The latest FDA guidance is out on the Artificial Pancreas, and I’ve been taking a look to get a better idea of what it’s going to take to bring something like this to the market here in the USA.
I haven’t had a look at previous statements from the Food and Drug Administration on this issue, but after looking at the 63 page document recently released, I can tell you that it’s going to take a lot.
There are a number of reasons for that assessment, so let me see if I can break it down for you a bit. This isn’t a complete, detailed look, and I’m still seeking some other input on what some of the finer points really mean. For now, I’ll just try to give you some of the highlights.
When I think Artificial Pancreas, I think (like many others do) that we just need a device that will use data from our CGM to tell our insulin pumps what to do to help manage our glucose. Simple, right? Now, let’s think of everything having anything to do with that.
From the FDA’s point of view, that means anything and everything to do with your BG meter, your CGM, your insulin pump, and then your Artificial Pancreas device, which would probably be a modified phone of some sort.
If your meter, CGM, and pump have all been tested and approved before, great. Just provide all of the documentation that supports that, including the models, the way they each interact with each other, their adaptability to heat, cold, being dropped on the floor, your line getting kinked, getting wet, and on and on, ad infinitum.
Ready to move on to the AP itself? Okay, let’s talk about that. You’ll still need to detail how each piece of your AP system is going to work in a real-world setting. Detail how your device will interact with the CGM and pump, including how you plan to calibrate the CGM with each change, and how you plan to communicate that to the AP itself. Detail your algorithms, who they’re designed for.
Will the device be unidirectional (information moving in one direction only)? Or multi-directional (information moving between each piece of the system)?
A big question: How will the device combat hypoglycemia and hyperglycemia? And in that vein, will the device help in the proper delivery of just insulin? Or possibly insulin and glucagon? Or, as written here before, the delivery of insulin and amylin?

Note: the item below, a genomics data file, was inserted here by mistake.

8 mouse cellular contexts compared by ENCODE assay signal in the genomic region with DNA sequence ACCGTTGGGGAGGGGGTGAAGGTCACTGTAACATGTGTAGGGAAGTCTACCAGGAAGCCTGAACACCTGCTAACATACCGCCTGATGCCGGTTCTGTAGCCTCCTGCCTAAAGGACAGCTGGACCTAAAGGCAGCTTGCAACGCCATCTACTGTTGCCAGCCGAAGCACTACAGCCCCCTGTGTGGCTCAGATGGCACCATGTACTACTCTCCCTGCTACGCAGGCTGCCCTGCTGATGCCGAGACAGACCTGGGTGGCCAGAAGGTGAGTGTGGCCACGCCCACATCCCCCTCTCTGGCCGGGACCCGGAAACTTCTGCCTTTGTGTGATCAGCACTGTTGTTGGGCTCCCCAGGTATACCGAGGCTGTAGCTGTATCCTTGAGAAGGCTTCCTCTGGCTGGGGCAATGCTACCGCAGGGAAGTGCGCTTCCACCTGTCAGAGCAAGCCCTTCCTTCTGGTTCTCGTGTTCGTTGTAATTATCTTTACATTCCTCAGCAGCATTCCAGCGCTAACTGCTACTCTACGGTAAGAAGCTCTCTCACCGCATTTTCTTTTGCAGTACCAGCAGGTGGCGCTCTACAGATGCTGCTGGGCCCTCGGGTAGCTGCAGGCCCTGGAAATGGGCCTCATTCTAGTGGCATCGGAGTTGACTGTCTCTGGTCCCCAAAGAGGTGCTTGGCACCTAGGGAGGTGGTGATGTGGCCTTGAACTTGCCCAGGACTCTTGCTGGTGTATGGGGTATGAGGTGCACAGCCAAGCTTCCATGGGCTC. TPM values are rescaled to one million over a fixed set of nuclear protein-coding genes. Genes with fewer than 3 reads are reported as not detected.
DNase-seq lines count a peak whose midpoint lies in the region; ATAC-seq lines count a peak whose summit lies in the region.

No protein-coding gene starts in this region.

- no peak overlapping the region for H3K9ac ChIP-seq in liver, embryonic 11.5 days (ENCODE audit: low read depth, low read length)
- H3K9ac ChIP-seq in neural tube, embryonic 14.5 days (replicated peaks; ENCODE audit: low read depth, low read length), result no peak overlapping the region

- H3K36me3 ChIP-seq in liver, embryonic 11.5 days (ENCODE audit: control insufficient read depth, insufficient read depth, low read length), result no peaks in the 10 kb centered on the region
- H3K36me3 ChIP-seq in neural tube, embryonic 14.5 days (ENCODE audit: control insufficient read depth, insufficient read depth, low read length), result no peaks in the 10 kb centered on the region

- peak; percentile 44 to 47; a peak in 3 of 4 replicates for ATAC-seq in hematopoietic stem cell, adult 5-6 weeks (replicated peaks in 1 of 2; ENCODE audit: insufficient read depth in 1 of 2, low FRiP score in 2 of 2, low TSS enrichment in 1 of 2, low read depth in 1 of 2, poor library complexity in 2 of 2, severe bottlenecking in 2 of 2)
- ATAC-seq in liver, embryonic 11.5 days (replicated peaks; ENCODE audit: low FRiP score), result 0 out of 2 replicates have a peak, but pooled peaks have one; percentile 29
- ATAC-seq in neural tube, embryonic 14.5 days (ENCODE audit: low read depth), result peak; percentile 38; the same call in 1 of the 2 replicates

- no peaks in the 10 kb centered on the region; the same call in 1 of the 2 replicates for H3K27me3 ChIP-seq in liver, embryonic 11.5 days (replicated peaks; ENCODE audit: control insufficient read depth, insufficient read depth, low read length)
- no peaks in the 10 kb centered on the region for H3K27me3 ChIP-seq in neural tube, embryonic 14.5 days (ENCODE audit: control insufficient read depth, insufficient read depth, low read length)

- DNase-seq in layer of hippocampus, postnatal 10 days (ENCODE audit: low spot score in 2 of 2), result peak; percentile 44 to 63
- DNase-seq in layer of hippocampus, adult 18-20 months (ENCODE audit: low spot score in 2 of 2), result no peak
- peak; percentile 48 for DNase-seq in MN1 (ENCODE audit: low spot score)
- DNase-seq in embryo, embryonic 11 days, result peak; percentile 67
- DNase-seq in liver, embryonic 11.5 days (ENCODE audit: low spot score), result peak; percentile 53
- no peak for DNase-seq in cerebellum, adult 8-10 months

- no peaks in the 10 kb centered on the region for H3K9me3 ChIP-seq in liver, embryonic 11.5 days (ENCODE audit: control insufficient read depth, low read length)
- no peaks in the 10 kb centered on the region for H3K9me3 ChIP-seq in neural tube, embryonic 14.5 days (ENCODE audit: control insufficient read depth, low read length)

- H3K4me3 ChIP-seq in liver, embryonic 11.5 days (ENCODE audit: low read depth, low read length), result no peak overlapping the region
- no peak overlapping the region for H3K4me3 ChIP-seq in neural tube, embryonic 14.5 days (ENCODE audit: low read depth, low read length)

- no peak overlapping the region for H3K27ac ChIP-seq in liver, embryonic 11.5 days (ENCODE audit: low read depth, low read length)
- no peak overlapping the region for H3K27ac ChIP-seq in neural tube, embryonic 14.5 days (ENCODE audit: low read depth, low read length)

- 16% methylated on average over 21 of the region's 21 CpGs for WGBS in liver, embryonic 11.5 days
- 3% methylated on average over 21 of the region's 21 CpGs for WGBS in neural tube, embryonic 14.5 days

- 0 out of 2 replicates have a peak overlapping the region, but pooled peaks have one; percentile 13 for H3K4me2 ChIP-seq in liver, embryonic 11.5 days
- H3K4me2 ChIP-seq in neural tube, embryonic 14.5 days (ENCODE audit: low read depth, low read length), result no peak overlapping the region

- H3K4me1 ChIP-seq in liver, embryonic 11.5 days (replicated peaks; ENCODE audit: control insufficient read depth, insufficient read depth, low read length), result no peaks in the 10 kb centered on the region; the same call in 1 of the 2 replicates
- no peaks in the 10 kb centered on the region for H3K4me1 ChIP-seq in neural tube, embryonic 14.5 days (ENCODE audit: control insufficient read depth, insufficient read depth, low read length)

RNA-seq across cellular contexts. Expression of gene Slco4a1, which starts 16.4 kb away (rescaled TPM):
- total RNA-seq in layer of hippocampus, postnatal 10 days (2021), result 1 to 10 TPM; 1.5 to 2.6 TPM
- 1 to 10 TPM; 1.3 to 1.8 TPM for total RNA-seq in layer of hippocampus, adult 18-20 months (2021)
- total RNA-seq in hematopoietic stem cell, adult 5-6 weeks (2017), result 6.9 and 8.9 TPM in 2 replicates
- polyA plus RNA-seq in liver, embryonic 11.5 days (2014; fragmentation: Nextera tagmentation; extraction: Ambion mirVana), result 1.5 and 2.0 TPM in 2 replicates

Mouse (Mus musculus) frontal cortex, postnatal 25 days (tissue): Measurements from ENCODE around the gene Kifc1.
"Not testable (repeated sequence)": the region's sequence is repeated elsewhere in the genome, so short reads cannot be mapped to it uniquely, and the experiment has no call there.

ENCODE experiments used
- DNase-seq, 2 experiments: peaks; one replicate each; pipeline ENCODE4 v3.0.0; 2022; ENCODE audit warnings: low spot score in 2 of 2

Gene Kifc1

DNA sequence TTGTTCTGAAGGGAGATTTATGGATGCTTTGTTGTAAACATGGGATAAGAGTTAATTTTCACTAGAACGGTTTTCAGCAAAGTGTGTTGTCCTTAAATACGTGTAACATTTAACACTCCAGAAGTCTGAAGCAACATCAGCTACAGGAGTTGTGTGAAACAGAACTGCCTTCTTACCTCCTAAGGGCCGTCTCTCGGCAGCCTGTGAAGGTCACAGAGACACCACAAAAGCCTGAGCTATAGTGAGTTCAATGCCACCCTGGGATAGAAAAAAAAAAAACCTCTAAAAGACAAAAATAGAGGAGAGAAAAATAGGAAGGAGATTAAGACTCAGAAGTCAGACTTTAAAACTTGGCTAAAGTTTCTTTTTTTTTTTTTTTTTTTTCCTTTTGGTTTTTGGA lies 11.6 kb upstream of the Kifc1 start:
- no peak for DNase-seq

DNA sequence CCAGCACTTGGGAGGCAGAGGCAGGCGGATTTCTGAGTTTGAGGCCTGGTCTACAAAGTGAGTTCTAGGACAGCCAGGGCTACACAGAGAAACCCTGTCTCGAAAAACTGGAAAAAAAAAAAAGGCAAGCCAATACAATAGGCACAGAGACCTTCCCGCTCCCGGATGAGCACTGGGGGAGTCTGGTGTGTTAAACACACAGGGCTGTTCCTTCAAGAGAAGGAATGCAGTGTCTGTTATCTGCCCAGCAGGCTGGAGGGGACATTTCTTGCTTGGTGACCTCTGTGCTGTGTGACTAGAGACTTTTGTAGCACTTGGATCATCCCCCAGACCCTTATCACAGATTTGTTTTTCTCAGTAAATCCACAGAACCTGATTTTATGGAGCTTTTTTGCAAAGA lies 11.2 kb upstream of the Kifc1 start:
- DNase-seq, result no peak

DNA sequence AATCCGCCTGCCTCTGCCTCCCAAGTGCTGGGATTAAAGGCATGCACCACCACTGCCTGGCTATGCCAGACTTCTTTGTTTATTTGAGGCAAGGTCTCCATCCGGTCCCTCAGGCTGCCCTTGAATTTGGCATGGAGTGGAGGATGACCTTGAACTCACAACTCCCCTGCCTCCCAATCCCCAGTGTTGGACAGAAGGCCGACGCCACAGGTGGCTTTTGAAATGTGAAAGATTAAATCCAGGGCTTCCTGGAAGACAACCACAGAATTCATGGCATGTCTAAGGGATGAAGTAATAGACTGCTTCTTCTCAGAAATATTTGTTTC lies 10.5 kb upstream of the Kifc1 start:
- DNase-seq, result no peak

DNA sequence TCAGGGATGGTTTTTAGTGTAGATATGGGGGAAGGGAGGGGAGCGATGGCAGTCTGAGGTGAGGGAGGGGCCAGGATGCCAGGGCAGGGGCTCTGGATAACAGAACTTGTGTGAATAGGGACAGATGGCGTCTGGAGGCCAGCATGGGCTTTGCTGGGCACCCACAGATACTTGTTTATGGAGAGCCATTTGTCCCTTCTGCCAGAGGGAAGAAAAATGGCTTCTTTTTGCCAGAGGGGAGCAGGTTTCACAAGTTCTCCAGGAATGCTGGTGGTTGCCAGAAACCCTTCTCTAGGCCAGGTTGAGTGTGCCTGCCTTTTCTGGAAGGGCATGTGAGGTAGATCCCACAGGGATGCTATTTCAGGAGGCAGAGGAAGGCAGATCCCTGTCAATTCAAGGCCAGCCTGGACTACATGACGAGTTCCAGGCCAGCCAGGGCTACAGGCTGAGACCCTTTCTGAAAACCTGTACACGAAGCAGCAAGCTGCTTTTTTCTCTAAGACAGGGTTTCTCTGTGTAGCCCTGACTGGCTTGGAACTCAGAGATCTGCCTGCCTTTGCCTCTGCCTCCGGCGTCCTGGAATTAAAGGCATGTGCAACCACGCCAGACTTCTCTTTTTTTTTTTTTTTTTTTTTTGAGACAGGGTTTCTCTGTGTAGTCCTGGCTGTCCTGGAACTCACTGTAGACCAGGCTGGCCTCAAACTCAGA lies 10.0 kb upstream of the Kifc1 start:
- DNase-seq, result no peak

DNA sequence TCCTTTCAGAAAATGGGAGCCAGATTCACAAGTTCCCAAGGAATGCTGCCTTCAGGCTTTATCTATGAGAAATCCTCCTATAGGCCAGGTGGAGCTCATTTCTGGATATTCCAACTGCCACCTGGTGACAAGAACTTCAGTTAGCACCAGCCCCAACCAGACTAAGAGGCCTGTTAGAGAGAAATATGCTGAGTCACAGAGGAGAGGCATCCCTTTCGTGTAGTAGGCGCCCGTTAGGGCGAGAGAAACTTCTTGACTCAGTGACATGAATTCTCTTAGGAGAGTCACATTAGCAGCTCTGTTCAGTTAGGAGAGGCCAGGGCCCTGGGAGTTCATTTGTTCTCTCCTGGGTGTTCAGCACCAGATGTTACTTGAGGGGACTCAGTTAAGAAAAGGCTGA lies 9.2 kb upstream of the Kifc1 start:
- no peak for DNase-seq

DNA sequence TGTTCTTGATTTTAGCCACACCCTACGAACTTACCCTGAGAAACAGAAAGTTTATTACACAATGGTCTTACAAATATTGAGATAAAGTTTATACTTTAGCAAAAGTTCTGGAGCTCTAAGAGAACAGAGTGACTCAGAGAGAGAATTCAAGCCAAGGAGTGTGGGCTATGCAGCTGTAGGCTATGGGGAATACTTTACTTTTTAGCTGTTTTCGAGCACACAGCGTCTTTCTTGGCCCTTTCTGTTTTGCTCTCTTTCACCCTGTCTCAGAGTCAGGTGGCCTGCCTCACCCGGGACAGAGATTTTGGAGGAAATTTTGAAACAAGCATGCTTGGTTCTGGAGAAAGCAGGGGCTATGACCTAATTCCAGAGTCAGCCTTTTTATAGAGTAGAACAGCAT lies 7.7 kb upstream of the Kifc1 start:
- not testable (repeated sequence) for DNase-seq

What about security? How can you ensure that the device won’t be hacked in some way? How can you be sure that the radio frequencies being used for the system won’t impede other systems? And while you’re at it, please detail how your system won’t be impeded by other systems like magnetic resonance imaging (MRIs), or even cell phones, computers, iPads, etc.
Once you’ve documented all of that, you can get down to the business of detailing the human factor. How will humans interact with your system? Will someone be allowed to override parts of your system? What about incorrect entry of key elements? What happens when someone leaves their CGM in “beyond the sensor wear period, when CGM results may be compromised” (actual language in the document)?
Now let’s talk about Clinical Study progression… including Early Stage testing, which includes proof-of-concept testing and studies regarding the effects of modifications to algorithms. Then later-stage feasibility studies, including some basic outpatient testing. After that, there’s “Studies to Demonstrate Performance of Risk Mitigation Strategies” (I think we all know what that means).
Finally, the Pivotal Clinical Study, designed to “gather data to support the safety and effectiveness of the device”. Real-world testing including individuals that the device is intended for. The patient population information detailed in the guidance on page 31, 32, and 33 is very important and worth the read.
Also worth the read are the very detailed Study Endpoints noted from page 33 through 35 that should include “objective characteristics or variables that reflect how a patient feels, functions, or survives. Surrogate endpoints should predict meaningful clinical outcomes and be based on valid scientific evidence”. This includes information on the use of CGM data, how the device handles hypoglycemia and hyperglycemia, how the device helps A1c results, how much the device helps the patient keep BG within range and what that range is, and how much time is spent within the range. Add in detail about safety mechanisms like low-glucose suspend and how high glucose and elevated ketones are dealt with. A final statistical analysis is expected.
But wait… you’re not finished yet. You have to include all of the documentation you intend to give the end user in:
– A User manual, written at an 8th grade level
– Training materials
– Professional documentation for prescribing physicians
– Package inserts for the AP device and any components that are packaged separately from the device itself
– Box and container labels for the AP device and any components that are packaged separately from the device itself
Don’t forget to describe how your device will be manufactured, including anything having to do with sterile parts of your system, if applicable.
And finally, you’ll want to include detail of the protocol of any Post-Approval studies you’ll want to conduct, assuming you’ll get approval in the first place.
That’s the very basic, 50,000-foot level view of what needs to be included in anyone’s application for an Investigational Device Exemption (IDE) or premarket approval (PMA) for their artificial pancreas device. That’s a lot, isn’t it? And to tell you the truth, I can’t find a whole lot in there that isn’t useful in defining how something will work, how it will be studied, and how it will keep us safe. But despite everything that’s necessary to bring this closer to the everyday patient, I’m still looking to the future with a hopeful eye. I’ll let you know if I find out more.